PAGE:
# Quasi-isometry and the axiom of choice

In this post I give an inadequate review of the axiom of choice and explain the results contained in the paper On quasi-isometry and choice.

Some proofs in mathematics are nonconstructive in the sense that no obvious algorithm or pattern can be used to produce them.  When one is working with a well-ordered set then such a specified transfinite algorithm can usually be exhibited, but the production of such a well-order is itself often nonconstructive.  The axiom of choice is the assertion that given a nonempty collection $\mathcal{Z}$ of nonempty sets there exists a function $f: \mathcal{Z} \rightarrow \bigcup \mathcal{Z}$ such that $f(X) \in X$, and is equivalent (modulo the Zermelo-Fraenkel axioms ZF) to the assertion that every set can be well-ordered.

In its earliest history (late 19th-early 20th century) the axiom was met with skepticism.  To the mathematician used to explicit constructions, the ability to create such an abstract function, or alternatively to produce a well-ordering of arbitrary sets, is a tremendous leap in intellectual certitude.  Worse still, the axiom produces objects in classical geometry which seem pathological.  For example, one can construct subsets of $\mathbb{R}$ which are not Lebesgue measurable and do not have the property of Baire.  The Banach-Tarski paradox is another striking example of such pathology.  The axiom gained sympathy and acceptance as mathematicians realized that some earlier theorems were proved using its implicit use.  Also, many propositions which one would want to be true are demonstrably equivalent to the axiom of choice.  These include Tychonov’s Theorem (due to Kelley), every vector space has a basis (Blass), every connected simplicial graph contains a maximal tree, and Zorn’s Lemma.

A less well known statement equivalent to choice comes from coarse geometry.  If $(S, d_S)$ and $(T, d_T)$ are metric spaces, a function $f:S \rightarrow T$ is a quasi-isometry if there exists $N\in \omega$ such that $B(f(S), N) = T$ and for all $x,y\in S$ we have $\frac{1}{N}d_S(x, y) - N \leq d_T(f(x), f(y)) \leq Nd_S(x, y) +N$, where $B(J, p)$ is the closed neighborhood $\{x\in T: d_T(x, J) \leq p\}$.  Metric space $(S, d_S)$ is accordingly quasi-isometric to $(T, d_T)$ provided such a function exists.  This notion is used very frequently in geometric group theory, where selecting different finite generating sets for a finitely generated group may produce nonisometric Cayley graphs which are nevertheless quasi-isometric.  A composition of quasi-isometries is easily a quasi-isometry and the identity map is a quasi-isometry, so the relation is transitive and reflexive.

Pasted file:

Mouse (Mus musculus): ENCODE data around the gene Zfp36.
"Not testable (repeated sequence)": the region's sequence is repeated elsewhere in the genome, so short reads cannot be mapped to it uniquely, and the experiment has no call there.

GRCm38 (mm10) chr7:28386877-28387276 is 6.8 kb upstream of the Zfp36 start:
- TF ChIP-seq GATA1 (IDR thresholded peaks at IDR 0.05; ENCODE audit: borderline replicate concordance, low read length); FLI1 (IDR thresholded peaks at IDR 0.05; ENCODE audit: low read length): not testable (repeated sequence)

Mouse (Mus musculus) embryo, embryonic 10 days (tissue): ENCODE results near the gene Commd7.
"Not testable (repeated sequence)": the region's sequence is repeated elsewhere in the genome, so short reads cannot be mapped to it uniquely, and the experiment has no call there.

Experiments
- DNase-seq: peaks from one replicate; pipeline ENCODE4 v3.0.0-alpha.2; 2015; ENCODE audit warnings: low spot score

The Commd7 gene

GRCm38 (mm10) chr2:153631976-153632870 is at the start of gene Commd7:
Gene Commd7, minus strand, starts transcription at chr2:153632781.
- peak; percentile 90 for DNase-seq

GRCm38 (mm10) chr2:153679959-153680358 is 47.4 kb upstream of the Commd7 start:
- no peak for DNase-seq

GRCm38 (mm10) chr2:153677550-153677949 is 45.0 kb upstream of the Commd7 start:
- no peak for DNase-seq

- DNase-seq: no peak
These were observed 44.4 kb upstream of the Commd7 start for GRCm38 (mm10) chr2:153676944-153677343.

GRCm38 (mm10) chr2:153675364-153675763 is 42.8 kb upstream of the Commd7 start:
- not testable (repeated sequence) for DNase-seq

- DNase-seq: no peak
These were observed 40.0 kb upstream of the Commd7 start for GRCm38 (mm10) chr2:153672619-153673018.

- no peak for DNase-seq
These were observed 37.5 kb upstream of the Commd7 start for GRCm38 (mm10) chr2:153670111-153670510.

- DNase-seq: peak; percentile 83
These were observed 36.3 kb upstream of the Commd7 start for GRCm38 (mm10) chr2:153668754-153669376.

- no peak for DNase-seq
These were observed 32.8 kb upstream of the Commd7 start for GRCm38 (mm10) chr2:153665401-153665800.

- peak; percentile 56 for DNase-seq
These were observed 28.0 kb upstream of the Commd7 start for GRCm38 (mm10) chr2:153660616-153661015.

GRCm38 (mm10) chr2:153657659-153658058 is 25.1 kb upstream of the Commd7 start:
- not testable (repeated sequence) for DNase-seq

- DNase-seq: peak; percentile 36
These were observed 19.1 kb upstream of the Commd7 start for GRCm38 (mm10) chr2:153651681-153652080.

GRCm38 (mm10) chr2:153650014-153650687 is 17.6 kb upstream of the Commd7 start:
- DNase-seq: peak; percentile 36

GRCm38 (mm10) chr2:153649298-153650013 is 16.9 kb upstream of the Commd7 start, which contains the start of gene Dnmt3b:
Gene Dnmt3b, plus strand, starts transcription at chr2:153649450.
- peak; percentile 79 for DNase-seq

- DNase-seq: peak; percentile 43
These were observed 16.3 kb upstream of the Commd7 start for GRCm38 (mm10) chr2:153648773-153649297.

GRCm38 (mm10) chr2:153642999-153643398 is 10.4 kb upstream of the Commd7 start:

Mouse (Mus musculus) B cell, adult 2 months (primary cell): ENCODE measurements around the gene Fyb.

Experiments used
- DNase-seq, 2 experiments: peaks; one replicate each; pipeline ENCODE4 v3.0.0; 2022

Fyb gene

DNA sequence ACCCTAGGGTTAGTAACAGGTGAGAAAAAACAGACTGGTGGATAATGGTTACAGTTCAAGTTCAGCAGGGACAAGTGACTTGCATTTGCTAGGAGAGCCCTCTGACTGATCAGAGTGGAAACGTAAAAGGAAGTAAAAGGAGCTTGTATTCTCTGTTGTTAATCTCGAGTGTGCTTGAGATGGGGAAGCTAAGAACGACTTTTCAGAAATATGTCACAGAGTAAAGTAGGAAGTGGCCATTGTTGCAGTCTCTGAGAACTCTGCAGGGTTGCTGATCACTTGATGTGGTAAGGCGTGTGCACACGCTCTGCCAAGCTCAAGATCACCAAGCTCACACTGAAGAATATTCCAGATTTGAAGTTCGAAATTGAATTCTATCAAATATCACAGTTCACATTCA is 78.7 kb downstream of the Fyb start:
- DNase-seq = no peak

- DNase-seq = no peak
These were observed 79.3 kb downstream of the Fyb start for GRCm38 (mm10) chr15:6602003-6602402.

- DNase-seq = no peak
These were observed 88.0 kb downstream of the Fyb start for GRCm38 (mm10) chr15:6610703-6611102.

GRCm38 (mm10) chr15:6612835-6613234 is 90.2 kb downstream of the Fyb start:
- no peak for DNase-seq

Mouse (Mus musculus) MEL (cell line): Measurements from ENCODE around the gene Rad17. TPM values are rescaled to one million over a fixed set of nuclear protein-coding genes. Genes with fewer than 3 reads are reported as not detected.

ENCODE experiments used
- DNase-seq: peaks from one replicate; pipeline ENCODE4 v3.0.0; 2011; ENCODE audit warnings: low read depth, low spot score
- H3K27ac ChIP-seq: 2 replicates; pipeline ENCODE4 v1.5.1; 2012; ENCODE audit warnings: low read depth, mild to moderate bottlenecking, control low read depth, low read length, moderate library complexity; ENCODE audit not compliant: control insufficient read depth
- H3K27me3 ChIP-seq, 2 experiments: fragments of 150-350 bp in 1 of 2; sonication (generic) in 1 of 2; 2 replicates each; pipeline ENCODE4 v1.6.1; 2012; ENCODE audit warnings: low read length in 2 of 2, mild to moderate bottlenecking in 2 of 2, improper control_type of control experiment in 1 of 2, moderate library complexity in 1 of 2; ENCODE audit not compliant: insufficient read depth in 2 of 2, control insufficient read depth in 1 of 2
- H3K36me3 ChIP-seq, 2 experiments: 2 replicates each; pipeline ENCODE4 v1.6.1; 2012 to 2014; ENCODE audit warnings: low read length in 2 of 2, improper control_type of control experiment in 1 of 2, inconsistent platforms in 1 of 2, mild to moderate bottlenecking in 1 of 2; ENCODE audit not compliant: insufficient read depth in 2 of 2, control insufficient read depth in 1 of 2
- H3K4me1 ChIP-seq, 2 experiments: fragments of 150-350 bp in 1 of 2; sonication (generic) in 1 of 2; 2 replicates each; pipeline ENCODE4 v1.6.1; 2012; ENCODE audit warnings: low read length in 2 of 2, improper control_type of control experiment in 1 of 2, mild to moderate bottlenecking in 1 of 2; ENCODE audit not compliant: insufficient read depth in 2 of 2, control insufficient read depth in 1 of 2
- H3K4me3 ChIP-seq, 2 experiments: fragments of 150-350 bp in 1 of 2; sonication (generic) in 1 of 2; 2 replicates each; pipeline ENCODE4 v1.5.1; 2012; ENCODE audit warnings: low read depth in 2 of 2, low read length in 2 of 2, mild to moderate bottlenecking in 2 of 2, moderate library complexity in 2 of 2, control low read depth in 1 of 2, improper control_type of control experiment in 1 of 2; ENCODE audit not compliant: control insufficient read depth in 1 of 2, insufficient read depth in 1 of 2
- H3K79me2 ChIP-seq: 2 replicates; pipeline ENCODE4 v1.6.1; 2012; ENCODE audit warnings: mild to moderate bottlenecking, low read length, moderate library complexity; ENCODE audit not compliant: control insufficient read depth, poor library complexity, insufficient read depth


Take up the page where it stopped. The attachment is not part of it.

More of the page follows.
It is a standard exercise to show that quasi-isometry is also symmetric, but it is quickly realized that the axiom of choice is blatantly used in the “going backwards” map.  With some thought, one can cook up a situation in which a quasi-isometry going in the other direction produces a choice function.  Thus the symmetry of the quasi-isometry relation is equivalent (modulo ZF) to the axiom of choice.  This is somewhat harder to see if both spaces are geodesic hyperbolic.

Recall that a metric space $S$ is geodesic if for any two points $x,y\in S$ there is an isometric embedding $\rho:[0, d_S(x,y)] \rightarrow S$ with $\rho(0) = x$ and $\rho( d_S(x,y)) = y$ (the image of which is a geodesic segment). Geodesic segments need not be unique, but a choice of geodesic segment for points $x, y \in S$ will be denoted $[x,y]$.  A geodesic space $S$ is $\delta$hyperbolic if for any $x,y,z\in S$ we have $[x,y]\subseteq B([x,z]\cup[y,z], \delta)$ and is hyperbolic if it is $\delta$-hyperbolic for some $\delta$.  In the paper On quasi-isometry and choice it is shown that the claim that quasi-isometry is symmetric between geodesic hyperbolic spaces is equivalent to the axiom of choice (see Theorem 1).  This theorem is sharp since if both of the geodesic hyperbolic spaces are $0$-hyperbolic (that is, are $\mathbb{R}$-trees) then symmetry follows from ZF alone, with no axiom of choice required (Theorem 3).  A so-called Bottleneck Theorem of Jason Fox Manning also implies the axiom of choice (Theorem 4).  I give a very brief sketch of how the proof goes.

Given a collection $\mathcal{Z}$ of nonempty sets one can produce a tree-like graph $\Gamma$ having at most two edges between vertices and no loop (edge from a vertex to itself).  The graph $\Gamma$ is $2$-hyperbolic, has a root and one infinite “arm” protruding from the root for each $X\in \mathcal{Z}$.  If $f: T \rightarrow \Gamma$ is a quasi-isometry from a simplicial tree $T$ to $\Gamma$ then one can prune $T$ to a subtree $T' \subseteq T$ from which the restriction $f \upharpoonright T'$ can be used to define a choice function.  The main difficulty in the proof lies in showing that the pruned $T'$ satisfies key properties which make a selection from each $X\in \mathcal{Z}$ unique.  Chasing natural number parameters is required.